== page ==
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October 24, 2012


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Lovely piece, Leanne!

I have some differences of opinion about the unrelatedness of the ancient languages. I think that there is a lot of overlap in linear time between Sumerian and Assyrian and then both languages and Old Babylonian. For instance, one finds Sumerian words in the Yale culinary tablets when Sumerian was all but extinct as a spoken and written language of its own.

If you like this sort of thing - I have some Mesopotamian language links on Silk Road Gourmet (right sidebar, bottom). My favorite is Speech is Fire (http://www.soas.ac.uk/baplar/recordings/) in which scholars recite various texts in the original language. Its a bit stilted (they are scholars, not voice actors) but wonderful all the same. Also check out all of the work on Mesopotamian food for delicious dishes to enjoy while listening to the ancient texts!


I adore attempts at historical reconstruction, as long as we're honest that it's never exact, and always open for rebuilding, be it the Proto-Indo-European language, antique music, or even attempts at rebuilding a cultural milieu today.

As for the wickedness of Babylon, I find it hard to argue with John the Evangelist and the Prophets of Israel. I spent several months in the Holy Land spanning 2011 and 2012, and at the Israel Museum were some amazing Iron Age archaeological finds, including items found from cities that were entirely wiped off the map by the Assyrians. But the "highlight" so to speak was the reproduction stone carving from the Ninevites, detailing the besieging and destruction of a hapless Levantine town, and the king's utter delight in the blood spilt and treasure taken. The delighting in power and destruction for their own sake, which is essentially a devotion to nihilism, is something diametrically opposed to goodness, so I cannot think the prophets were too off-base speaking of the wickedness of Babylon.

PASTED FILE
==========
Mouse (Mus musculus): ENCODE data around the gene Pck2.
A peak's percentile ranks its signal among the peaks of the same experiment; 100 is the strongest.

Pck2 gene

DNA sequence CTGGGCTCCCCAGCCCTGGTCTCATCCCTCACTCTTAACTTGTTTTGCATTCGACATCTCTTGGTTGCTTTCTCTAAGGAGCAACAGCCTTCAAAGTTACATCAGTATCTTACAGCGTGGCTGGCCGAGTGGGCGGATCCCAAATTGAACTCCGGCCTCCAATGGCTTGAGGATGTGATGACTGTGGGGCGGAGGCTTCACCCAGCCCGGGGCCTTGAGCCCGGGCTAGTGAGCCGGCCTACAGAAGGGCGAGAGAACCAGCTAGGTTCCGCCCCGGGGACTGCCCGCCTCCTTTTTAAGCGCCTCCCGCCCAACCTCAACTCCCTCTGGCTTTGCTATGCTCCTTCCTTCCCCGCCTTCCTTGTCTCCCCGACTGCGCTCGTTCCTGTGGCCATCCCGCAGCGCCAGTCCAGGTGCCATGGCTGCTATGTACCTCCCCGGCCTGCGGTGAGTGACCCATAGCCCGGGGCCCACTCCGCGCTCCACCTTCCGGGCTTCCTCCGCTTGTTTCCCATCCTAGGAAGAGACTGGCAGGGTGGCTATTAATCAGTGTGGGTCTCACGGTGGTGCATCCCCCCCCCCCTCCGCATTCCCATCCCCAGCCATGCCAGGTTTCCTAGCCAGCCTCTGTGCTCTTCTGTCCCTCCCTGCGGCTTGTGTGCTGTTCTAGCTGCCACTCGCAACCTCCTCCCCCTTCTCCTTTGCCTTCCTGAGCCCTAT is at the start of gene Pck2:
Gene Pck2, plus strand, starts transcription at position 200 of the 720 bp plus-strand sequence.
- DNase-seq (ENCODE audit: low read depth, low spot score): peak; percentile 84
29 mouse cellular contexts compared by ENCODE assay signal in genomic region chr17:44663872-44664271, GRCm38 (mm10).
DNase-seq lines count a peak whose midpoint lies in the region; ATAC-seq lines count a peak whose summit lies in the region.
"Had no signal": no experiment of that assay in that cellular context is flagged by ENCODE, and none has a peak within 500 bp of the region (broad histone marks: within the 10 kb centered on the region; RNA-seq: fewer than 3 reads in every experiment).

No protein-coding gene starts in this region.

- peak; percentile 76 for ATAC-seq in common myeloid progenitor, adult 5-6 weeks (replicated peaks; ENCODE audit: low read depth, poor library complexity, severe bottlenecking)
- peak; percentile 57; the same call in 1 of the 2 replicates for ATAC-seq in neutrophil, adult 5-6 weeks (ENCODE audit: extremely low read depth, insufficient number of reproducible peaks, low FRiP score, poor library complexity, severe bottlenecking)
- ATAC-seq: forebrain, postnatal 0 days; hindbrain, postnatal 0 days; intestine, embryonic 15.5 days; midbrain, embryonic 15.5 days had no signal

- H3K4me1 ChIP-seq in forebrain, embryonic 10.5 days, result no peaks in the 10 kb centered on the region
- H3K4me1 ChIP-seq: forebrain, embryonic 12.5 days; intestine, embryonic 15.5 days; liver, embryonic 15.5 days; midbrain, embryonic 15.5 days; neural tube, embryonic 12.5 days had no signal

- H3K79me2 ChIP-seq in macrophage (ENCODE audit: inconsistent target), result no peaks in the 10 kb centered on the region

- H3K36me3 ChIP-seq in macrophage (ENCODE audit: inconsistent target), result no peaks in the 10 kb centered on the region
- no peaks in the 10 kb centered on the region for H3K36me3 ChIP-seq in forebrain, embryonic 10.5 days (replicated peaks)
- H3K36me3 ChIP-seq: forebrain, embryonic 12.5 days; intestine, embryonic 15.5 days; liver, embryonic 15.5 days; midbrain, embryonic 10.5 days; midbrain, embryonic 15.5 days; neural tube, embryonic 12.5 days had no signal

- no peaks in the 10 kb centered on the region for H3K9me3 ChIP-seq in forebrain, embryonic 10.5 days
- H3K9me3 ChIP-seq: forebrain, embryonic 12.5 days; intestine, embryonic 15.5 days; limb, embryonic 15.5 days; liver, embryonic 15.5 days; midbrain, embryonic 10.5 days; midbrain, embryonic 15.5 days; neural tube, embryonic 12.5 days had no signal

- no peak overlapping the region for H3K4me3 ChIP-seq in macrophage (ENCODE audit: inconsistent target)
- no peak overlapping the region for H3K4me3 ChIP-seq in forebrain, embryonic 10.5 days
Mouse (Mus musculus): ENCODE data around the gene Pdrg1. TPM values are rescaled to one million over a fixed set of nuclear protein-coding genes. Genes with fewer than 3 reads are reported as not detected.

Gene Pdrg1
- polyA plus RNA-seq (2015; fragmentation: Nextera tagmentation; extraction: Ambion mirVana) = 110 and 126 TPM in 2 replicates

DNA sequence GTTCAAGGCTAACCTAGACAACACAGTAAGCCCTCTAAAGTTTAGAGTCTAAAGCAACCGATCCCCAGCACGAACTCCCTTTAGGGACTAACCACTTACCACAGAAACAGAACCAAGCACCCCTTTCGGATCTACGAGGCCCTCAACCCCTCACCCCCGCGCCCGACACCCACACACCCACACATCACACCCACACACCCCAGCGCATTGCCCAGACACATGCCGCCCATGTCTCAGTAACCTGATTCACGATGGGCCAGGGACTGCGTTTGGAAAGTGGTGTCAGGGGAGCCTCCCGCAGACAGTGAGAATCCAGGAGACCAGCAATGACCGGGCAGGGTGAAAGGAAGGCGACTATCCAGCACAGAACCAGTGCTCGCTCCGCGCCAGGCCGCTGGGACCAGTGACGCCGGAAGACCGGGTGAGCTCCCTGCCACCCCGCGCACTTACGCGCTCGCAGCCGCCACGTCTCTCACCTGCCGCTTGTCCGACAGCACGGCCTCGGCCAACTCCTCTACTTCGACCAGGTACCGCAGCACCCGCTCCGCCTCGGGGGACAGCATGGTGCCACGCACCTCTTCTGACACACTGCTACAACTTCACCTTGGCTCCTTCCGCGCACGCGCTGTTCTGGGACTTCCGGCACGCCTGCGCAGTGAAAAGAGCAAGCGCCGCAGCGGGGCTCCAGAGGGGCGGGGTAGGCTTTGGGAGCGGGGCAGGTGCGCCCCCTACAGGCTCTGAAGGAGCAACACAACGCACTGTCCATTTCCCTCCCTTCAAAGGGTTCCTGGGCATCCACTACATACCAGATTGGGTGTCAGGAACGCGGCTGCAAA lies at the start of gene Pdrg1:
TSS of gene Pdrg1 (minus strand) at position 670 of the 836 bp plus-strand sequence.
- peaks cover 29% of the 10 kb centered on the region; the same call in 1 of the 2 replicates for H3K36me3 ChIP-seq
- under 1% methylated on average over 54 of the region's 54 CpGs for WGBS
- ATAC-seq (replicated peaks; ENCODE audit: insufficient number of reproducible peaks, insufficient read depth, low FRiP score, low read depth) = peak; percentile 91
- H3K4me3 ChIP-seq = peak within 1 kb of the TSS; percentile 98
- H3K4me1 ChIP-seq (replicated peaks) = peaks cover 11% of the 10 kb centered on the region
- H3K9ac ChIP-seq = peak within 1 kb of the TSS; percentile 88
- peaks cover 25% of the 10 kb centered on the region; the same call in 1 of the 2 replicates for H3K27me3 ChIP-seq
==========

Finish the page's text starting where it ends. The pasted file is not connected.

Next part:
Hi PJ!!

Wonderful to see you here. I really liked this comment. I have to tell you I thought about it all day. The delighting in power, destruction and domination of other people is essentially a devotion to nihilism. I just finished David Mitchell's Cloud Atlas and then his first novel Ghostwritten. Questions about the way people dominate each other was on my mind a lot as I read it. I do think you hit the nail on the head.

You are so lucky you were able to visit the Holy Land. It is one of my life's greatest dreams to go there. I made it as far as Amman but wasn't able to cross the border... a regret of mine. Sebag Montefiore's recent "Jersusalem: Biography of a City" was a fabulous read. I highly recommend.

Finally--thank you for the link to the very very old Roman chanting. I enjoyed it a lot.

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